Throughout the story, the reference to people being ‘monsters’ for actions in their life that have inevitably gone on to define them. The elderly gay neighbor Lennie who takes it upon himself to care for the girls when they so desperately needed someone. But due to a past transgression that labeled him a sex offender he becomes identified as a monster. Marnie and Nelly’s parents are more deserving of the label ‘monster’ because of the serious neglect of their children. The girls were forced to grow up at an extremely young age due to their parents terminal absence. Neither girl had anything close to a childhood and it was always a guessing game whether they would come home with groceries or drugs and booze. The children’s grandfather that appears and suddenly wants to be a part of their life to make amends for past wrongs is also deserving of the title. But that’s where the grey area develops: Do the girls actions make them monsters as well? Or is their behavior excusable because of everything they had already been through and what they were trying to avoid? The author doesn’t provide any clear cut answer in determining who is right and who is wrong but it’s safe to say that all characters are at fault in some way.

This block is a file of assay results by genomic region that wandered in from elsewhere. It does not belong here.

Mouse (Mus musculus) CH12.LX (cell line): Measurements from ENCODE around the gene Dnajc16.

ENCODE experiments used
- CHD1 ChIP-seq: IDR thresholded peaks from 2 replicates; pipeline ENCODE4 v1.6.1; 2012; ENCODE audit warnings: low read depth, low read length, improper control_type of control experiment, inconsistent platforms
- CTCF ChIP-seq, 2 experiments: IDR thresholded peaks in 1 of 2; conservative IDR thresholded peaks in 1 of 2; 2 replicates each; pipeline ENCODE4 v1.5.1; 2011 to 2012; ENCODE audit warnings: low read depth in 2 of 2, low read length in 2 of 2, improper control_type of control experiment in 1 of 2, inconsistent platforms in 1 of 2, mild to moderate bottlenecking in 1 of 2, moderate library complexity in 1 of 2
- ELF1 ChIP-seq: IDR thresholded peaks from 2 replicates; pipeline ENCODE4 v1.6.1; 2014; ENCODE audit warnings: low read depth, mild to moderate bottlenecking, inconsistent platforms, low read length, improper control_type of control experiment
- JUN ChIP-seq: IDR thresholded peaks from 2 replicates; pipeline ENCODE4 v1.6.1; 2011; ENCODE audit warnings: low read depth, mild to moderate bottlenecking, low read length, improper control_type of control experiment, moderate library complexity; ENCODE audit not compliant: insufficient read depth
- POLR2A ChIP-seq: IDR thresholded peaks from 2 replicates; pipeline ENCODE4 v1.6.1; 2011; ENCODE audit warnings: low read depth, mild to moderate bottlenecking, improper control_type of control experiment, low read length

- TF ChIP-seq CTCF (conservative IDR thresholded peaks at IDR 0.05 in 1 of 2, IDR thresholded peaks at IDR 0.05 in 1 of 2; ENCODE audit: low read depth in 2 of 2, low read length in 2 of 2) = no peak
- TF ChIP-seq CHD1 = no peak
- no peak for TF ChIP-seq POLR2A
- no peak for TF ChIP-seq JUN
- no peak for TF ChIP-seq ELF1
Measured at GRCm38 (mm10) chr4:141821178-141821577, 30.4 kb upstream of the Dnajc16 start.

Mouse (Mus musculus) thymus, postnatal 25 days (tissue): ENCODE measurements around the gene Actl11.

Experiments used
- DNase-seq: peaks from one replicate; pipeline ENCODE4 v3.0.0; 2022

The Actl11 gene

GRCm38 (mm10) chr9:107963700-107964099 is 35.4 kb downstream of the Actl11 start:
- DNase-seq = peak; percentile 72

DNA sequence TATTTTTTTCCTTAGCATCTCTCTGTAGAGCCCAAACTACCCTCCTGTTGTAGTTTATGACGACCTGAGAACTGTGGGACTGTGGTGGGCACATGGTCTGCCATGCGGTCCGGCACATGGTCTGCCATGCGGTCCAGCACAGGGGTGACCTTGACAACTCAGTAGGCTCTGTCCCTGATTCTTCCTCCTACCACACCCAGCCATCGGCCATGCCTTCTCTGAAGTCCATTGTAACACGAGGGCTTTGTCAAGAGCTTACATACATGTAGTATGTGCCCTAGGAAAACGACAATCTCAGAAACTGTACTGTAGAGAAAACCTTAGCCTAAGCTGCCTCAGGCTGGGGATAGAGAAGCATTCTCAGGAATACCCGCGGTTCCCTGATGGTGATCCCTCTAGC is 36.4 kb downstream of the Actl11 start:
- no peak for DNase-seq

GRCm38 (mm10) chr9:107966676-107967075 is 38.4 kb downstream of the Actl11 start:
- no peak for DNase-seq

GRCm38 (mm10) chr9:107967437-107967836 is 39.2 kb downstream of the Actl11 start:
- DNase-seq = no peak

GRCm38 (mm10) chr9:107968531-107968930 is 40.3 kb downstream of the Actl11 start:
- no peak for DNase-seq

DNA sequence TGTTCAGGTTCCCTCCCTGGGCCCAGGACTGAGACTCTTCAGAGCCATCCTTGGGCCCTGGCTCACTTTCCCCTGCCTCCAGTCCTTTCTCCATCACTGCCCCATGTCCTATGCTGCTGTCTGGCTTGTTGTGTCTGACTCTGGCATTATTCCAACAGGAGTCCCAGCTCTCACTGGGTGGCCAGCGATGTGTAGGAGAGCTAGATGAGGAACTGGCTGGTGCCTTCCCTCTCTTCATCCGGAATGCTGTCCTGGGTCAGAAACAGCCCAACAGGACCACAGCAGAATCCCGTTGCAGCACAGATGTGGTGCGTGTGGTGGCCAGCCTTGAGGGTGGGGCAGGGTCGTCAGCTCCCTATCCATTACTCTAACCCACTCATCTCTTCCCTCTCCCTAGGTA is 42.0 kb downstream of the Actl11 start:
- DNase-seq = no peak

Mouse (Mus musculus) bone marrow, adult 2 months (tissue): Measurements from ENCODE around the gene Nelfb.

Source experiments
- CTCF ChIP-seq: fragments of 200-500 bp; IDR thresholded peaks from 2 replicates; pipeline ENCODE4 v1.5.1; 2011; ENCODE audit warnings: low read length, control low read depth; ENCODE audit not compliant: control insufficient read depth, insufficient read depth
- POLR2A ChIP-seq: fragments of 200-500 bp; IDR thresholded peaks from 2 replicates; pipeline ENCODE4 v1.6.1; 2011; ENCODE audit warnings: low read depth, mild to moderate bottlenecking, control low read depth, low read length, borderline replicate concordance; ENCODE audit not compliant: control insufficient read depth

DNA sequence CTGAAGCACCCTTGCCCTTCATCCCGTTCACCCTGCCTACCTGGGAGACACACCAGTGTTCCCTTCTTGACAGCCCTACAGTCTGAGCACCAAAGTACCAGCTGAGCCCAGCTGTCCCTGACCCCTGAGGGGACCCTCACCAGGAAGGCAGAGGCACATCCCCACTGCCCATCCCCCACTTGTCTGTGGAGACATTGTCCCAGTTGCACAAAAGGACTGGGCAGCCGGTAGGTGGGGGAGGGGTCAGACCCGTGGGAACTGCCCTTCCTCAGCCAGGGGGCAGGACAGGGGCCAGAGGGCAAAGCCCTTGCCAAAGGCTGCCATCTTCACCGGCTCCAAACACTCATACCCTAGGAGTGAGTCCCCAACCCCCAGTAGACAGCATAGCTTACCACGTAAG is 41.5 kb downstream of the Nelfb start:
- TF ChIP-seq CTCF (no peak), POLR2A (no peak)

The style of writing and changes in point of view were brilliant. Each character had their own distinctive voice and their own important story. All points of view were told in first person but Lennie’s was written almost as a letter or diary entries to his deceased lover, Joseph. Nelly is quite the eccentric 12 year-old that is a violin prodigy, has a fondness for old classic movies, and speaks as if, as Lennie put it, “like she swallowed a dictionary”. Marnie, an extremely direct and to the point individual that carries a massive burden which she manages to somewhat hide. It’s obvious that both girls lack necessary help, they just simply don’t know where to look for it.
“What on earth is happening to the bees? They say it is an ecological disaster, an environment holocaust. Every day I wonder what the blazes can be causing this abuse of our ecosystem.” -Nelly
The meaning behind the title eluded me for quite some time and I actually spent several hours pondering its significance. So this is what I came up with, but I could be completely off the mark, I have no idea but it really does seem to have a simple and straight forward meaning. As Nelly stated above, the death of bees is an ecological disaster and an environmental holocaust as bees play a major role and their deaths have a lasting effect. Even though their parents didn’t play a major role in the girls lives, their deaths still managed to make a lasting impact on them.